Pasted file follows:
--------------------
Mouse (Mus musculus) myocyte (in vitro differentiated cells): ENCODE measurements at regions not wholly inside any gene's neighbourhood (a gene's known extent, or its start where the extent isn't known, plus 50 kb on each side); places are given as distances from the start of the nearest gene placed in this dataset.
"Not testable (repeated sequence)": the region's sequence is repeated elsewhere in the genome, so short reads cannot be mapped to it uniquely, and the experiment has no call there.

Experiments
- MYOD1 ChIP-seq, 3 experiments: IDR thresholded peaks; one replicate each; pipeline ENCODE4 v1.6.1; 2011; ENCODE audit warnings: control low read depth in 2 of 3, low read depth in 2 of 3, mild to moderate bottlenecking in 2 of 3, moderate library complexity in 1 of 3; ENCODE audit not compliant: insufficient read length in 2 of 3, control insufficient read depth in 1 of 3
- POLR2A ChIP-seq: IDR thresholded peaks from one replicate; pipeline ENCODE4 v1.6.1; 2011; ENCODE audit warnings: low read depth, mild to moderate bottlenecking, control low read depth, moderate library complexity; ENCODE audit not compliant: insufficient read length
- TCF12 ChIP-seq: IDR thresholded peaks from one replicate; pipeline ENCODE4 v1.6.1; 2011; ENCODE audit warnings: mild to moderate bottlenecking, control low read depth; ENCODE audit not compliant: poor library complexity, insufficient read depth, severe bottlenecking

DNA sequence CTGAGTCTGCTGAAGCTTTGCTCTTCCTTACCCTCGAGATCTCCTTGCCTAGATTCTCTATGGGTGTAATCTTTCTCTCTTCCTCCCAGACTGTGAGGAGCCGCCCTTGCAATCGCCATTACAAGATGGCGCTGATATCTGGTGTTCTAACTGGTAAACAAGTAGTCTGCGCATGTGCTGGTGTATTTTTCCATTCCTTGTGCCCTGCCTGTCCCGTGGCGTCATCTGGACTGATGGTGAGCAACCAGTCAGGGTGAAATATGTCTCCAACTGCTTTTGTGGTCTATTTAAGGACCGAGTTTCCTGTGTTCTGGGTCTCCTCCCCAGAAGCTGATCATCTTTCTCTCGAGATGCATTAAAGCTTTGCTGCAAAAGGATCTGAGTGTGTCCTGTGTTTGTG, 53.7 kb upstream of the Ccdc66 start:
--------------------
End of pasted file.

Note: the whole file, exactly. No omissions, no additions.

Mouse (Mus musculus) myocyte (in vitro differentiated cells): ENCODE measurements at regions not wholly inside any gene's neighbourhood (a gene's known extent, or its start where the extent isn't known, plus 50 kb on each side); places are given as distances from the start of the nearest gene placed in this dataset.
"Not testable (repeated sequence)": the region's sequence is repeated elsewhere in the genome, so short reads cannot be mapped to it uniquely, and the experiment has no call there.

Experiments
- MYOD1 ChIP-seq, 3 experiments: IDR thresholded peaks; one replicate each; pipeline ENCODE4 v1.6.1; 2011; ENCODE audit warnings: control low read depth in 2 of 3, low read depth in 2 of 3, mild to moderate bottlenecking in 2 of 3, moderate library complexity in 1 of 3; ENCODE audit not compliant: insufficient read length in 2 of 3, control insufficient read depth in 1 of 3
- POLR2A ChIP-seq: IDR thresholded peaks from one replicate; pipeline ENCODE4 v1.6.1; 2011; ENCODE audit warnings: low read depth, mild to moderate bottlenecking, control low read depth, moderate library complexity; ENCODE audit not compliant: insufficient read length
- TCF12 ChIP-seq: IDR thresholded peaks from one replicate; pipeline ENCODE4 v1.6.1; 2011; ENCODE audit warnings: mild to moderate bottlenecking, control low read depth; ENCODE audit not compliant: poor library complexity, insufficient read depth, severe bottlenecking

DNA sequence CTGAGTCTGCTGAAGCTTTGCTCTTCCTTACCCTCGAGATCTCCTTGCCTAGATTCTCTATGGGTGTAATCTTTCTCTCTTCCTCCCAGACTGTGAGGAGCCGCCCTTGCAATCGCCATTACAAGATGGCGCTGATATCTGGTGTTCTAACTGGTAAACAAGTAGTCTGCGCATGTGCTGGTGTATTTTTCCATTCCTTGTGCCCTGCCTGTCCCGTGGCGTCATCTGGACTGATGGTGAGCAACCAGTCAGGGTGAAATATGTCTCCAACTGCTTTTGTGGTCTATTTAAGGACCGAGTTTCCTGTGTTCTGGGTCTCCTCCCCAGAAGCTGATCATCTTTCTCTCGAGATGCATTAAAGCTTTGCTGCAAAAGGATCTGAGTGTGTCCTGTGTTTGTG, 53.7 kb upstream of the Ccdc66 start: